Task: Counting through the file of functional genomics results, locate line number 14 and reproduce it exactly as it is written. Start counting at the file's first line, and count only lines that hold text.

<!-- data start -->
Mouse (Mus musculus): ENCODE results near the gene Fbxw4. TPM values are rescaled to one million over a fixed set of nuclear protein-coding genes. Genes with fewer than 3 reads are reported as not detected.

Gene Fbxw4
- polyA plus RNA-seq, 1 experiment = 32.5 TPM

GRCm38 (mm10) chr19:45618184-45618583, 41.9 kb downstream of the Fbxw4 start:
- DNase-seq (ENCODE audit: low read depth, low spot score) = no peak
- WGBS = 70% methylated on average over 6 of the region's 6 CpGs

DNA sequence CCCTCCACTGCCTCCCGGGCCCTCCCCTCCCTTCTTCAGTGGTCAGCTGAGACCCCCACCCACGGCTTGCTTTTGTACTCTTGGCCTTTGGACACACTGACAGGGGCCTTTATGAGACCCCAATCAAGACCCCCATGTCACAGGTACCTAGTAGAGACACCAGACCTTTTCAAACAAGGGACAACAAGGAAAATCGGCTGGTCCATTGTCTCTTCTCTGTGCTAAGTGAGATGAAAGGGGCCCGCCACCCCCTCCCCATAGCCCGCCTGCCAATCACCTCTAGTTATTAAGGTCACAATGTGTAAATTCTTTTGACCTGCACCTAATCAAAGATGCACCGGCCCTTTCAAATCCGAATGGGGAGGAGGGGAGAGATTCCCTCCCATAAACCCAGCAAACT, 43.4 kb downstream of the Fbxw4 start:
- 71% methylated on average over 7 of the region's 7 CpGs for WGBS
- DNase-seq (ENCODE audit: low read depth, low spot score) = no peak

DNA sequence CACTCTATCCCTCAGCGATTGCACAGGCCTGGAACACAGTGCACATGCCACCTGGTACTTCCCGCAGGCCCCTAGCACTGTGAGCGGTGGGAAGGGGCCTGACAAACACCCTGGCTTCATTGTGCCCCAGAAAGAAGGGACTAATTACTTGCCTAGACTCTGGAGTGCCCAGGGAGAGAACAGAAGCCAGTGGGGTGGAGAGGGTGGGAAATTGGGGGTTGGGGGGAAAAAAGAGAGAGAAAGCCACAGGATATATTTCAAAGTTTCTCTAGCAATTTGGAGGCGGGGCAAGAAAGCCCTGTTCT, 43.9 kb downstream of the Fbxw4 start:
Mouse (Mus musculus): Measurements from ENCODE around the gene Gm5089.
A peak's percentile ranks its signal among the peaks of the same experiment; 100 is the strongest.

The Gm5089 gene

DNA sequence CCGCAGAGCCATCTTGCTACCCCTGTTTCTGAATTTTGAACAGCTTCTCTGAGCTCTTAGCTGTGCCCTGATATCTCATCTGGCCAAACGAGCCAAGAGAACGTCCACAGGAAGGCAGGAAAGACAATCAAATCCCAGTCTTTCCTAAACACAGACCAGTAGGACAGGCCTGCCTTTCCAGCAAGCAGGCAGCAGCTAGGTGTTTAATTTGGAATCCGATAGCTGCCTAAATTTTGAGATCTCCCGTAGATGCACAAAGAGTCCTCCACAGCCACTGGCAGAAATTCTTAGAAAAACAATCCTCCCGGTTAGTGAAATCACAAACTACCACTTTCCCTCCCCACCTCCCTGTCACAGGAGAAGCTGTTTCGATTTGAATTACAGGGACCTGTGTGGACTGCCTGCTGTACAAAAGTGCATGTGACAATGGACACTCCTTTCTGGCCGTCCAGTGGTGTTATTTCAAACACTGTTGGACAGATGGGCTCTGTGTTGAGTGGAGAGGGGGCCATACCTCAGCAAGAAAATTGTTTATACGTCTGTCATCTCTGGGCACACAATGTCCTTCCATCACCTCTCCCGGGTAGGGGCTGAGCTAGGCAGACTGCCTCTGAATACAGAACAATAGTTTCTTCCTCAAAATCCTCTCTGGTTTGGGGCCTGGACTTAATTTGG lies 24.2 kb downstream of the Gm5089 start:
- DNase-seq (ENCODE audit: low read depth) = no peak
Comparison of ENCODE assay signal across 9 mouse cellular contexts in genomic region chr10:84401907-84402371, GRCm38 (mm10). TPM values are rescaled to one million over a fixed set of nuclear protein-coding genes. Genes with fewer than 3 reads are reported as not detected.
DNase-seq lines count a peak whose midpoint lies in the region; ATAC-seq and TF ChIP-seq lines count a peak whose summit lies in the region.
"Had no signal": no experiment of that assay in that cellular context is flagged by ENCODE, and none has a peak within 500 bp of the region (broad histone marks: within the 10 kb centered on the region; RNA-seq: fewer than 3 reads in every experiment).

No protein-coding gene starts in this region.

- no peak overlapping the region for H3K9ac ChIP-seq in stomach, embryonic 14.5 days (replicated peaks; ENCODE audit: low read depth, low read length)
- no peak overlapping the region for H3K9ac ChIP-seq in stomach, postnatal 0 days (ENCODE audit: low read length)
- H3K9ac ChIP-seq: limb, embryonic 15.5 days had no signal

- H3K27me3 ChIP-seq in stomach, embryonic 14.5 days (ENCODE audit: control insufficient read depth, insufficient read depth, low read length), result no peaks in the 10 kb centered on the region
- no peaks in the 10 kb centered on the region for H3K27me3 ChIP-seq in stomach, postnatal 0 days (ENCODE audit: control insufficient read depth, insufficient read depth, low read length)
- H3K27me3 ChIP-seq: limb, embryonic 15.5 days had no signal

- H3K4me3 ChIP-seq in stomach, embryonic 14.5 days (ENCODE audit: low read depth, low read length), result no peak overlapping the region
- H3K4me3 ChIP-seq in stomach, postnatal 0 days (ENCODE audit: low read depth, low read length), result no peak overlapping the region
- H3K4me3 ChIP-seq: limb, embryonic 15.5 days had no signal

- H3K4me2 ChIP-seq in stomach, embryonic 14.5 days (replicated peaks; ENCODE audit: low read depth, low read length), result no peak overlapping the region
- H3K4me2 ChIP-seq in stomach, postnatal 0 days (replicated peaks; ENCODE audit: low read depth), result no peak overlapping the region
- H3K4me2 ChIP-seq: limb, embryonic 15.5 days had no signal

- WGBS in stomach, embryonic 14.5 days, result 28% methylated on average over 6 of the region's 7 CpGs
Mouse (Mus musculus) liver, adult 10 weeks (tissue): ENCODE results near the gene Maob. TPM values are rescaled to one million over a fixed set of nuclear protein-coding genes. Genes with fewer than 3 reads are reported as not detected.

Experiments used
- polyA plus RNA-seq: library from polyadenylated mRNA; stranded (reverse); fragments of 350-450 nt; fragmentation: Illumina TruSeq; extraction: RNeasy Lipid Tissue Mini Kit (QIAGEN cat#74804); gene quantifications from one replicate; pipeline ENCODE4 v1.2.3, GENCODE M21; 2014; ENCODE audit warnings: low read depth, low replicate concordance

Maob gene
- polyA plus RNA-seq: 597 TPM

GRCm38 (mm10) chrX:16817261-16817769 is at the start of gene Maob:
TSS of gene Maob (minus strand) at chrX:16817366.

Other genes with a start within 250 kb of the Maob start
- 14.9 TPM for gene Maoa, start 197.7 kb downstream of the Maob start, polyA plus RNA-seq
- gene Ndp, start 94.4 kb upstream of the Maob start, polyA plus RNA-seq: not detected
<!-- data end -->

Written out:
DNA sequence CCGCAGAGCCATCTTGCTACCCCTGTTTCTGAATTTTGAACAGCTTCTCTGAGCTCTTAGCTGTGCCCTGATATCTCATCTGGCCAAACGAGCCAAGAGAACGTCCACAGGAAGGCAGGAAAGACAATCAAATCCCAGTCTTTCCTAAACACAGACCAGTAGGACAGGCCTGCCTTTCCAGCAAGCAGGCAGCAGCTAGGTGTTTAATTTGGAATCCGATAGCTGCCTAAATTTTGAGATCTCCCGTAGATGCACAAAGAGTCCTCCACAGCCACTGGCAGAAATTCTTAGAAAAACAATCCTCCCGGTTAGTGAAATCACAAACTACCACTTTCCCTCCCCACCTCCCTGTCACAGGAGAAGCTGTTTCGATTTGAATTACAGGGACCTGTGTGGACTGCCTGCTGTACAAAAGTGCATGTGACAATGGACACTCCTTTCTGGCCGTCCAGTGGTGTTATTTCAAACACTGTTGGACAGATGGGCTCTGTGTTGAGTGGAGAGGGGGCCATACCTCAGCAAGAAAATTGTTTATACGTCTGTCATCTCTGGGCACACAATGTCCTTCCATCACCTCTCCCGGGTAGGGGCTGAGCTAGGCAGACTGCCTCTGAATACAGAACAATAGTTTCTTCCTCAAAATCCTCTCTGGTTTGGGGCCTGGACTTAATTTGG lies 24.2 kb downstream of the Gm5089 start: